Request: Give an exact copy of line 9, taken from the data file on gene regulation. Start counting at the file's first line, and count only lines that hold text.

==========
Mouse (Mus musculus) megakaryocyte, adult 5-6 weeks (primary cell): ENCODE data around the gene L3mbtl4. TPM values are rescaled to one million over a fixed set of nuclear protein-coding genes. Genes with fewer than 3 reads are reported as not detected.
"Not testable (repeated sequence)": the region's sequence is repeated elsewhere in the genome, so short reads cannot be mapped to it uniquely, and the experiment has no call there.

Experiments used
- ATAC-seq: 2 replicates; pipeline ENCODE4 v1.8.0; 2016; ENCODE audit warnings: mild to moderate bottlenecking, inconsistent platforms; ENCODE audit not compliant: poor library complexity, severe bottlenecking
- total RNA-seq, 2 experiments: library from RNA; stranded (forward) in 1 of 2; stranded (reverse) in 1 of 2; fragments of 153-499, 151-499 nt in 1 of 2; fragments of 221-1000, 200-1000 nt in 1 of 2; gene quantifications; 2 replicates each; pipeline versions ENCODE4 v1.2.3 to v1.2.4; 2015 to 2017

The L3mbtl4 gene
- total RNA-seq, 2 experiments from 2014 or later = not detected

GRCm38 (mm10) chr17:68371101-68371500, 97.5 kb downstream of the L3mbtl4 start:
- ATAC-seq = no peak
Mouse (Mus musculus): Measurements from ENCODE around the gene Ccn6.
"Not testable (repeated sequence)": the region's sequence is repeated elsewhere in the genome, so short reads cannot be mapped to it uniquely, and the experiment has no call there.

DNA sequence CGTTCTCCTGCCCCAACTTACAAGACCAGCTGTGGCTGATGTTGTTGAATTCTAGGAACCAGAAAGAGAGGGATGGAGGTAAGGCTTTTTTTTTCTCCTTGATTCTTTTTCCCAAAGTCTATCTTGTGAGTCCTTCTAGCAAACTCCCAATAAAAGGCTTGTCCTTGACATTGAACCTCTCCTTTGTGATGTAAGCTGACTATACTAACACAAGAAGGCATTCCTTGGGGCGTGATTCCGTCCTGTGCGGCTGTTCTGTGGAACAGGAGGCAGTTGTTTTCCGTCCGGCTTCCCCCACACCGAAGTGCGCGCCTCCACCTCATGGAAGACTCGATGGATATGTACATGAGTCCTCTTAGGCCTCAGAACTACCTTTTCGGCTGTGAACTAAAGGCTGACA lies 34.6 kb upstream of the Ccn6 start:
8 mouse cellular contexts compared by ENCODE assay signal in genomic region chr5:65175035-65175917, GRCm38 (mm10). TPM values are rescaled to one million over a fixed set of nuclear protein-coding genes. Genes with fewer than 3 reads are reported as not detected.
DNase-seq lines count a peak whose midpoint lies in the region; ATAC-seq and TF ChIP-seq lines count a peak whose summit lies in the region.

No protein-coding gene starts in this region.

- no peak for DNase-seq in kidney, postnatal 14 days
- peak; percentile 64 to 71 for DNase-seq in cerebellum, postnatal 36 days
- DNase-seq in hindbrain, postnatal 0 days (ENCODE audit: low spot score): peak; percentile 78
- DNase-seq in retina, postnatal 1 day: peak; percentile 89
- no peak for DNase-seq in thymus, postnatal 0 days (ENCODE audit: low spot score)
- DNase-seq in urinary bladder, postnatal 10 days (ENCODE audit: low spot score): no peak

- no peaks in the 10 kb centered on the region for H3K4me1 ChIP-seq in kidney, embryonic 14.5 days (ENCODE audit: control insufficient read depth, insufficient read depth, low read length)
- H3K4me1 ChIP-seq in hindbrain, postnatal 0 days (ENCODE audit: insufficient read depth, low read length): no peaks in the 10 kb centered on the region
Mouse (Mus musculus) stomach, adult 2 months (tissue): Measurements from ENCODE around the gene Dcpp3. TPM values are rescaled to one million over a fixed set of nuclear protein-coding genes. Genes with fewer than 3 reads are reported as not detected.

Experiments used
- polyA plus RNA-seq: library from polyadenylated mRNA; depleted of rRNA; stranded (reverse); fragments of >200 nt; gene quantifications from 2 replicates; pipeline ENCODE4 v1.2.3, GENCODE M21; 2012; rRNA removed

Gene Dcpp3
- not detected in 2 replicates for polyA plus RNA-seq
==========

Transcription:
- ATAC-seq = no peak